To prepare for a conversation I had recently about creativity and stress for a podcast (I’ll add the link when it goes up in a few days), the host provided the following prompt: “Will automation make us more or less stressed?”
I love this question, because there’s an intuitive response that seems like it should be right: “Automation is one means by which we increase productivity, meaning we get the same output for less work. More automation therefore means more time free for leisure or personal growth, which are relaxing or fulfilling, and therefore we’ll have less stress in our lives.” It’s basically the argument Keynes made in the essay he wrote in 1930 where he predicted that his grandchildren could work 15-hour weeks and that we’d have to figure out what to do with all of our available time.
Yet here we are nearly a century after that prediction (and half a century into a technological revolution built on computers) and I don’t know anyone who works 15 hours a week, or who goes through life without stress.
I attribute this divergence from the prediction to two big factors: the human capacity to acclimate to current circumstances, and the Internet making deviation from ideal outcomes highly visible across all institutions and social systems.
It’s impossible to miss the instances of automation giving us the same or more output for less work, especially if you’re comparing more distant time periods, i.e. comparing washing clothes with a washer and dryer today vs. hanging clothes on a line a century ago. But as individuals, we don’t operate on those time frames, and so we get used to what we have in the present, and want more material gain/quality of life than what we’ve had in the recent past. We’d rather work the same amount to get more, or push even harder for outsized returns, rather than work very little and settle for some baseline wealth or quality of life.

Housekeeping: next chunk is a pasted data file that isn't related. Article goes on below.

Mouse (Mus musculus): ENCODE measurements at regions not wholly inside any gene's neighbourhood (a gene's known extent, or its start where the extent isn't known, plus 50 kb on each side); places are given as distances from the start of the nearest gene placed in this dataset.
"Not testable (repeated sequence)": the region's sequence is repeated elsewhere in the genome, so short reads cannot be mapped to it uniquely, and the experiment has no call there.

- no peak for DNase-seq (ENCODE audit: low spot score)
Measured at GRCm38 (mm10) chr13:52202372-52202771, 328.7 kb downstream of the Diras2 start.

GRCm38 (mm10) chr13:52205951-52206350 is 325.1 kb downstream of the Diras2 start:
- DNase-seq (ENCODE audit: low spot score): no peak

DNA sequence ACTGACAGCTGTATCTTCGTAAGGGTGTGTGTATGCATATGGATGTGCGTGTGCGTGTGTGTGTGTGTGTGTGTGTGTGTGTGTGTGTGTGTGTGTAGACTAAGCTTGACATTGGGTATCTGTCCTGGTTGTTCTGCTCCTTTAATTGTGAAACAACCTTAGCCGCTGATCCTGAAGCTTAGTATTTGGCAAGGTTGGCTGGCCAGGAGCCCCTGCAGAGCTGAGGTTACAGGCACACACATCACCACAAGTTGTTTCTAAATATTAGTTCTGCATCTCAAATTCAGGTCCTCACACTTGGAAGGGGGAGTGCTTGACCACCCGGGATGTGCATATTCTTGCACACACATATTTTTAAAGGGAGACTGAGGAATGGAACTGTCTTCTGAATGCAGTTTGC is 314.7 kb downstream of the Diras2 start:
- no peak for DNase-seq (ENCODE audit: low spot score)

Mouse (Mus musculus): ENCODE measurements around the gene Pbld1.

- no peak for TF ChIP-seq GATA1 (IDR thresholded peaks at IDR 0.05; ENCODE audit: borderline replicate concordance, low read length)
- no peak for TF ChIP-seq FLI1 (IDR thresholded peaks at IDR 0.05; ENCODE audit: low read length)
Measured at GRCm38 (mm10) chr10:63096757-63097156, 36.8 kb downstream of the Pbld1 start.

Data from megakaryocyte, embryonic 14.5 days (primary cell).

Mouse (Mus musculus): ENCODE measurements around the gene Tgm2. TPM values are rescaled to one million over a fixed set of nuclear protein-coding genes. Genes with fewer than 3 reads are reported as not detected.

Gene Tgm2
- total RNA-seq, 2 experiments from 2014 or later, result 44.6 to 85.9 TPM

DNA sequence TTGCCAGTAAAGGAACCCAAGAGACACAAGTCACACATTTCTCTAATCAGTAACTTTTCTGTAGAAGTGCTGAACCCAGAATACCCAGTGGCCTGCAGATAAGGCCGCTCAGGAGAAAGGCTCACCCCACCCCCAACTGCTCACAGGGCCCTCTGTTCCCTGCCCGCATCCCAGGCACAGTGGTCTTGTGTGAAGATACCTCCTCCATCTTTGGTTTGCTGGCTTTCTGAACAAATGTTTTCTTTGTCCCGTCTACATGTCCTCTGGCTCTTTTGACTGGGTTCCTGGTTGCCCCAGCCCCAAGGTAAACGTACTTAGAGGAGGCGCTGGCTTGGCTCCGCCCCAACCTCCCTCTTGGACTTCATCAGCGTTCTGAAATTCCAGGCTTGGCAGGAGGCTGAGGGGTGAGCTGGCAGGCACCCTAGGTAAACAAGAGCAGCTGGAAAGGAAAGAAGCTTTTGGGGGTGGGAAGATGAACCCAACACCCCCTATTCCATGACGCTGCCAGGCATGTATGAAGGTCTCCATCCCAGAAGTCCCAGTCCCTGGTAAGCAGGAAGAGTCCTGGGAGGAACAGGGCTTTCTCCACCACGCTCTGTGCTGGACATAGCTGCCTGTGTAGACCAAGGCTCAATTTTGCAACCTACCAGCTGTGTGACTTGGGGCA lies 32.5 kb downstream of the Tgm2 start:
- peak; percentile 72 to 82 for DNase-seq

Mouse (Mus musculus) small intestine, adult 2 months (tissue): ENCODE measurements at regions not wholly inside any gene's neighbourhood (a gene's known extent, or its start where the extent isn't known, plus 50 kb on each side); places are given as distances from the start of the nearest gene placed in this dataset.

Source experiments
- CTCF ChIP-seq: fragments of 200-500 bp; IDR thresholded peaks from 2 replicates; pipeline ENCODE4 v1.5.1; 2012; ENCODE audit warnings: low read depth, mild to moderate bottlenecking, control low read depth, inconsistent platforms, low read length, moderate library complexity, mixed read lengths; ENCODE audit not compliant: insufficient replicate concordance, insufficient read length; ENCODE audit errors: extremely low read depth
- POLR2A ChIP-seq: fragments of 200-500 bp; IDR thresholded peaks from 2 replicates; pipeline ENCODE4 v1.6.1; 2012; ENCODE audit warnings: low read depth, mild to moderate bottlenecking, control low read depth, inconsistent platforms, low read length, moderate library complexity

Social media exacerbates this by giving an ever-wider set of Joneses to keep up with. It also exposes us to everything that is broken about the world around us, and emphasizes the broken elements we’re most inclined to engage with and get worked up about. It lets us worry about issues happening at a distance, such that we’re more stressed and less able to act to address those things that are broken. And because we carry smartphones on us at all times, we expose ourselves to social media when we have any free time to spend to avoid boredom.
These entwined forces bias us toward working more, rather than settling, and to the extent that we actually do capture productivity gains as free time, we then channel our attention away from relaxation or growth to sources of stress. Hence, chronic stress and the resulting long-term health impacts.
One idea not touched on in the above: that most haven’t seen the gains to productivity growth over the last several decades because most was channeled to capital instead of labor.
An idea I often play with is the notion of extending the model of offering equity as part of compensation to a much larger set of jobs. Basically, increasing worker autonomy and ownership over what they do by making more people feel like capitalists. This is not dissimilar from what proponents of worker collectives want — though instead of seeing the world as a zero-sum game, with a fixed pie to distribute as evenly as possible, the idea would be to make the upside to expanding the pie visible and within reach.
I don’t think you could push this too far without hurting the incentives to start new businesses in the first place. I also don’t think that it would do much to change the human tendency to acclimate to present circumstances and to want more. So, counter-intuitively, I think you’d see a bigger impact on the latter factor described above: the obsession with ever more troubling and distant problems in our world. Introduce new incentives, make it obvious how solving problems will lead to personal upside, and I think you’d see more people spend their attention on problems within their sphere of influence out of self-interest. The result: more wealth, a broader sense of agency, and less disappointment with our inability to solve distant problems with top-down solutions advocated for via social media fear-mongering.